“Women leaders need to proactively embrace change and make it work for them”

We, at Adgully, have always saluted and honoured women managers and leaders across diverse fields. W-SUITE is a special initiative from Adgully that has been turning the spotlight on some of the most remarkable women achievers in M&E, Advertising & Marketing, PR & Communication industry. In the refurbished series, we seek to find out how women leaders have been managing their teams and work as well as how they have been navigating through the toughest and most challenging times brought about by the global pandemic.

Pooja Chaudhri is an Executive Director at Concept PR. She comes with more than 20 years’ experience in Sports PR. Her experience as a senior communications professional in the national and international markets, strengthens her role and helps her design a unique vision for the clients at Concept PR.

In an exclusive conversation with Adgully, Pooja Chaudhari emphasises that effective leadership is gender-neutral and adds that time is now ripe for organisations to take cognisance of gender differences.

How do you think the role and scope of women leaders has widened in the post-pandemic world?

At the onset, let me emphasise that effective leadership is gender-neutral. Characters that define a good leader don’t change with gender. During the pandemic, one of the most unprecedented events in recent history, leaders struggled to lead. Gender didn’t matter, but adaptability did. I believe women leaders found it easier to perform as they learn to adapt and harness change from an early age. In the post-pandemic world, women leaders will continue to perform better. They will take on more responsibilities and more critical operations. I strongly believe the perception gap between the effectiveness of men and women leaders will decrease.

The rapid transition to digital, an uncertain economic landscape, charting unknown waters, working from home – how have you been navigating during the COVID-19 times? How are you maintaining work-life balance in the new normal?

Frankly, no one thought that the Covid-19 pandemic would last for such a long time. But for me, it was a time of learning the ephemeral nature of things that we took for granted: a place to work, fixed timings, and a home that was an oasis of calm. One thing that I learned during the pandemic was to keep the long term goal in view at all times. In our case, it was client satisfaction. I am happy to say that we didn’t lose a single client due to bad performance.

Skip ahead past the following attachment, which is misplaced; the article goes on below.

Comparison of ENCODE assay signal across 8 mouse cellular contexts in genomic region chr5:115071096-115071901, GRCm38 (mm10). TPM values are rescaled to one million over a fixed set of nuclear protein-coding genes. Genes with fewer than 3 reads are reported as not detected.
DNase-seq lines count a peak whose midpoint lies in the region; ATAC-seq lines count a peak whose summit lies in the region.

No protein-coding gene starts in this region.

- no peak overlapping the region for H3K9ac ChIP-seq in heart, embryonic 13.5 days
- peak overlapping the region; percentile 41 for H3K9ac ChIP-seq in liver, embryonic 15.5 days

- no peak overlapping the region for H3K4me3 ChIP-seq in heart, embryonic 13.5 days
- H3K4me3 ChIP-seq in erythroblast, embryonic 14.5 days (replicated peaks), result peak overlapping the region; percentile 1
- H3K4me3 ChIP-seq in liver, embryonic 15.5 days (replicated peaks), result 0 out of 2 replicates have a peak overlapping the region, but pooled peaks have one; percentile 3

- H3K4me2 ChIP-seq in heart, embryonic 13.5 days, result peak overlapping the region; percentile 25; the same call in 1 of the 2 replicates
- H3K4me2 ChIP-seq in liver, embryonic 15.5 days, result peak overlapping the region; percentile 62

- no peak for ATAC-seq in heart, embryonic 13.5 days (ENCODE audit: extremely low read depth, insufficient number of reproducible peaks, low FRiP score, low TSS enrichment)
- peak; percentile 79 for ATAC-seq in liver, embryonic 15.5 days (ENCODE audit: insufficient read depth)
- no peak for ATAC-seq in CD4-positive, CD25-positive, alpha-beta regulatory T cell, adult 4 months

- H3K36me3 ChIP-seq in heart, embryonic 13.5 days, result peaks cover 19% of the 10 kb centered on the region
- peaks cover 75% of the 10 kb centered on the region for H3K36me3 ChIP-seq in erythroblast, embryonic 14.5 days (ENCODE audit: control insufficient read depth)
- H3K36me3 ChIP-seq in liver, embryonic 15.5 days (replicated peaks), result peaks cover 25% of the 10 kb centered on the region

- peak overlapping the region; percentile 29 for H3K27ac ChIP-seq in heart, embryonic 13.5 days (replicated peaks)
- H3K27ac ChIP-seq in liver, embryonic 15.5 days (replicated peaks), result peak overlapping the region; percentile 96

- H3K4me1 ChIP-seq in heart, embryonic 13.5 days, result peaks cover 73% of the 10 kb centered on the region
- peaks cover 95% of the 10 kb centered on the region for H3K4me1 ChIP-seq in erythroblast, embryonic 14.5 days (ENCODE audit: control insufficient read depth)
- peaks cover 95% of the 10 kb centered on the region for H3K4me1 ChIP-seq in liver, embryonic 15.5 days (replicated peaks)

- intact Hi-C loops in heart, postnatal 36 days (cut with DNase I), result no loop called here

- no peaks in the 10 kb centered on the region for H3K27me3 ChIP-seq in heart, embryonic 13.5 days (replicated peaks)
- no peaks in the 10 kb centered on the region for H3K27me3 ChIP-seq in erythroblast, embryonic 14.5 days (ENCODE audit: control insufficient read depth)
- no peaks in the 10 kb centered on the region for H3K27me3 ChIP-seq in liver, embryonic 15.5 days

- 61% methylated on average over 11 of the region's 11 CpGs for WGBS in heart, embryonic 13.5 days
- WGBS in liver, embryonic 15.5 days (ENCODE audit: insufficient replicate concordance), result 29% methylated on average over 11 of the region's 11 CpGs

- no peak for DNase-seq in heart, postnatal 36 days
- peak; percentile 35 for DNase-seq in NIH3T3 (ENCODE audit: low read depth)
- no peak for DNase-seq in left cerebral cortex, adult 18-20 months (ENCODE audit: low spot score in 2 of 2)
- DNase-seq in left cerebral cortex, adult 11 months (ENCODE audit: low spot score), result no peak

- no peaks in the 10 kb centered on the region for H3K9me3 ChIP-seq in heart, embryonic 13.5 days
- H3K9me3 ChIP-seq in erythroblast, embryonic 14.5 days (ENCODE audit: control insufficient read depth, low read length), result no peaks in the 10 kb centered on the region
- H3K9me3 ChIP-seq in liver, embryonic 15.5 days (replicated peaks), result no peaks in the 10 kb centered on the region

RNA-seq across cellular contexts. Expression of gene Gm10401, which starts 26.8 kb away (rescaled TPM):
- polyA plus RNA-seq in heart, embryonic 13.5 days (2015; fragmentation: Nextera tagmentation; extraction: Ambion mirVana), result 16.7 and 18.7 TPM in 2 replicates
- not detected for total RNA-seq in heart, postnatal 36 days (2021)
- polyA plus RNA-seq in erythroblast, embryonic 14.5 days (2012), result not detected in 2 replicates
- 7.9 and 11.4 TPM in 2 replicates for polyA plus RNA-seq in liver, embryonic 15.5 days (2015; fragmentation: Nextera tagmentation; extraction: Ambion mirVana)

Work from Home, in the beginning, did impact the work-life balance for me, as I am sure it did more for most of us. But I have now regulated the time for work and home life. Though I am available to clients 24x7, the process that has been set in our organisation allows our senior leadership team to pitch in wherever needed. In the new normal, clients’ goals are kept in view and deliveries tracked in real-time. This approach frees up a lot of time for planning and affords an ideal work-life balance. 

Multiple studies have shown how women leaders performed better during the COVID-19 crisis. According to you, what makes women the best in crisis management?

Though women constitute one half of the world’s population, somehow, we are seen as the inferior gender. Yet, if you keep aside the physical differences, there is no difference in talent, ability or resilience between the two.

I believe women can face crises better because from childhood they have to work twice as hard as men to realise their ambitions, often in adverse circumstances and in opposition. As a result, we are more aware of the undercurrents in a crisis and can be more empathetic. Women embrace change faster and respond better. These qualities helped women perform better during the Covid-19 pandemic. 

What are the five most effective lessons that you have learned as a woman leader?

According to me the five effective lessons that I have learnt as a woman leader are:

  • Taking ownership - We need to take ownership of any strategy, idea, or plan that we implement. It means being responsible for success or failure, with equal courage
  • Being inclusive - Get everyone involved in planning and design, irrespective of gender, age, or skillsets.
  • Promoting meritocracy - Recognise and reward talent. Nurture talent so that you can get the best at all times
  • Embrace change - Proactively embrace change and make it work for you
  • Keep the long term objective in focus - Always keep the long term goals in view even while taking care of day to day operations. Always benchmark progress with long term objectives

Gender sensitivity and inclusion in the new normal – how can organisations effectively encourage and groom women leaders in challenging times?

Gender sensitivity and inclusion have been there for some time now. It is only during the pandemic that they have got the required push. As the paradigms shifted during these times, talent and the ability to perform effectively came to the fore. Gender and other differences faded to the back.

Time is now ripe for organisations to take cognisance of gender differences while planning work infrastructure and processes only and not during rewards and promotions.

Organisations need to identify future leaders, regardless of gender, and then groom them for the future. Sensitisation across the organisation needs to be carried out to highlight merit as the only criterion for growth. All negative trends and behaviours need to be identified early and then rectified. At Concept Group, we have been successful in doing so as our senior leadership team comprises of some very talented women leaders, each an expert unto their area of expertise.


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